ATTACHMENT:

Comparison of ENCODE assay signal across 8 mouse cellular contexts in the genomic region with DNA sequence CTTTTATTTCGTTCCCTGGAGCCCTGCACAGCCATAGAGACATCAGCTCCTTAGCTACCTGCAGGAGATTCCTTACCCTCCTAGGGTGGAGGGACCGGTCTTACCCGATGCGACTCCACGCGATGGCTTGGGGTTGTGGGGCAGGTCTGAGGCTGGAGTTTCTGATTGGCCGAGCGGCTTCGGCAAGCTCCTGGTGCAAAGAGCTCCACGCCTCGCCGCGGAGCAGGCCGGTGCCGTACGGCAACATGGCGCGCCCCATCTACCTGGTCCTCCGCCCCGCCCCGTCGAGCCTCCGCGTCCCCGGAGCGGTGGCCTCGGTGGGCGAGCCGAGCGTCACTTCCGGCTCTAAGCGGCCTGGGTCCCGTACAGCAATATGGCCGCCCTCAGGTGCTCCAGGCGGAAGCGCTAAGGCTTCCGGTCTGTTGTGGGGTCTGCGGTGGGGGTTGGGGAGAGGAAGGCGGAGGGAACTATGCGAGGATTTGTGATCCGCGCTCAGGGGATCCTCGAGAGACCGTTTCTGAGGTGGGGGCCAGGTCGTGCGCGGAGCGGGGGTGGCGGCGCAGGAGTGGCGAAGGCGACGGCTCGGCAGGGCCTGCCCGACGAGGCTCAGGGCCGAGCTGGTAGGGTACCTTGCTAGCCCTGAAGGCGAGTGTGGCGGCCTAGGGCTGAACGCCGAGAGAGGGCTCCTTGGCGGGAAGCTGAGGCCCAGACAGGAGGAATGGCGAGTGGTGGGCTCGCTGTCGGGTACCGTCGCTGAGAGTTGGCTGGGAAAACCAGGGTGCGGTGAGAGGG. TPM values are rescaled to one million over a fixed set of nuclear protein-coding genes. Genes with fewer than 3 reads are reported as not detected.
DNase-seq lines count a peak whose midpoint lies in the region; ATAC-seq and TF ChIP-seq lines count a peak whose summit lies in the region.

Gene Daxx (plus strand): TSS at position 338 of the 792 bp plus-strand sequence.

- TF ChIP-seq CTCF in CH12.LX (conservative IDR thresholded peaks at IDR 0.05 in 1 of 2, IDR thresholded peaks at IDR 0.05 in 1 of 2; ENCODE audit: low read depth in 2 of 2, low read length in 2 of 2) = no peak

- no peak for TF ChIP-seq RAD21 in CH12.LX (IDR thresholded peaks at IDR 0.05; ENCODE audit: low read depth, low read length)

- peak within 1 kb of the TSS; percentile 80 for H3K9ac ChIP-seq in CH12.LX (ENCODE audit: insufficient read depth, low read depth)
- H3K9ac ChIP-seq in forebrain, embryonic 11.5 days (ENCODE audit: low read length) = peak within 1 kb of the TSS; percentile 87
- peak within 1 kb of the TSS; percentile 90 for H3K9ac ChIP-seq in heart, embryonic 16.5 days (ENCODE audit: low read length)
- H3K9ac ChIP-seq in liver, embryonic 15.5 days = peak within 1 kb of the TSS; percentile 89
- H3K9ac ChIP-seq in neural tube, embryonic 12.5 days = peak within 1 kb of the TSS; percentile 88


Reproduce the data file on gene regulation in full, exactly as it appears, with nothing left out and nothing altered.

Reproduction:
Comparison of ENCODE assay signal across 8 mouse cellular contexts in the genomic region with DNA sequence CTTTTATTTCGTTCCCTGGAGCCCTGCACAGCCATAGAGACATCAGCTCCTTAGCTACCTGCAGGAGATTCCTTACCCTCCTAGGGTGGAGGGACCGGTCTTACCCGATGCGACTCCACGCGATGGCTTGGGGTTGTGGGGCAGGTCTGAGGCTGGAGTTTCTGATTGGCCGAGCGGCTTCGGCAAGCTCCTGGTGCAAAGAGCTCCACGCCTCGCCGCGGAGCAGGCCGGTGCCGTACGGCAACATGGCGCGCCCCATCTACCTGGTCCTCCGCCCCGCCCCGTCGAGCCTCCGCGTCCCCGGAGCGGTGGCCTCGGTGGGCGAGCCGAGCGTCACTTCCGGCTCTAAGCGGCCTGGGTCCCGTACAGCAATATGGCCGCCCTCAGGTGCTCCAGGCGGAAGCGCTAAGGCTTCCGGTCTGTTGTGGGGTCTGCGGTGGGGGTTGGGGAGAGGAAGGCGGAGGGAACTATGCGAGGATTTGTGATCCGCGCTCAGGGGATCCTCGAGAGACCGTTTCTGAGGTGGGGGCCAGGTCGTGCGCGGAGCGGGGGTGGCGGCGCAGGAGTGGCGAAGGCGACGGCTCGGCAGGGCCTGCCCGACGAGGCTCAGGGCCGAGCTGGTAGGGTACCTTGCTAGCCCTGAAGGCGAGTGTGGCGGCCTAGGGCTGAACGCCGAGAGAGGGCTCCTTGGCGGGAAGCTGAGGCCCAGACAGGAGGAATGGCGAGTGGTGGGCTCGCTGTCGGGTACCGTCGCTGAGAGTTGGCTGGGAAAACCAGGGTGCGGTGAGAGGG. TPM values are rescaled to one million over a fixed set of nuclear protein-coding genes. Genes with fewer than 3 reads are reported as not detected.
DNase-seq lines count a peak whose midpoint lies in the region; ATAC-seq and TF ChIP-seq lines count a peak whose summit lies in the region.

Gene Daxx (plus strand): TSS at position 338 of the 792 bp plus-strand sequence.

- TF ChIP-seq CTCF in CH12.LX (conservative IDR thresholded peaks at IDR 0.05 in 1 of 2, IDR thresholded peaks at IDR 0.05 in 1 of 2; ENCODE audit: low read depth in 2 of 2, low read length in 2 of 2) = no peak

- no peak for TF ChIP-seq RAD21 in CH12.LX (IDR thresholded peaks at IDR 0.05; ENCODE audit: low read depth, low read length)

- peak within 1 kb of the TSS; percentile 80 for H3K9ac ChIP-seq in CH12.LX (ENCODE audit: insufficient read depth, low read depth)
- H3K9ac ChIP-seq in forebrain, embryonic 11.5 days (ENCODE audit: low read length) = peak within 1 kb of the TSS; percentile 87
- peak within 1 kb of the TSS; percentile 90 for H3K9ac ChIP-seq in heart, embryonic 16.5 days (ENCODE audit: low read length)
- H3K9ac ChIP-seq in liver, embryonic 15.5 days = peak within 1 kb of the TSS; percentile 89
- H3K9ac ChIP-seq in neural tube, embryonic 12.5 days = peak within 1 kb of the TSS; percentile 88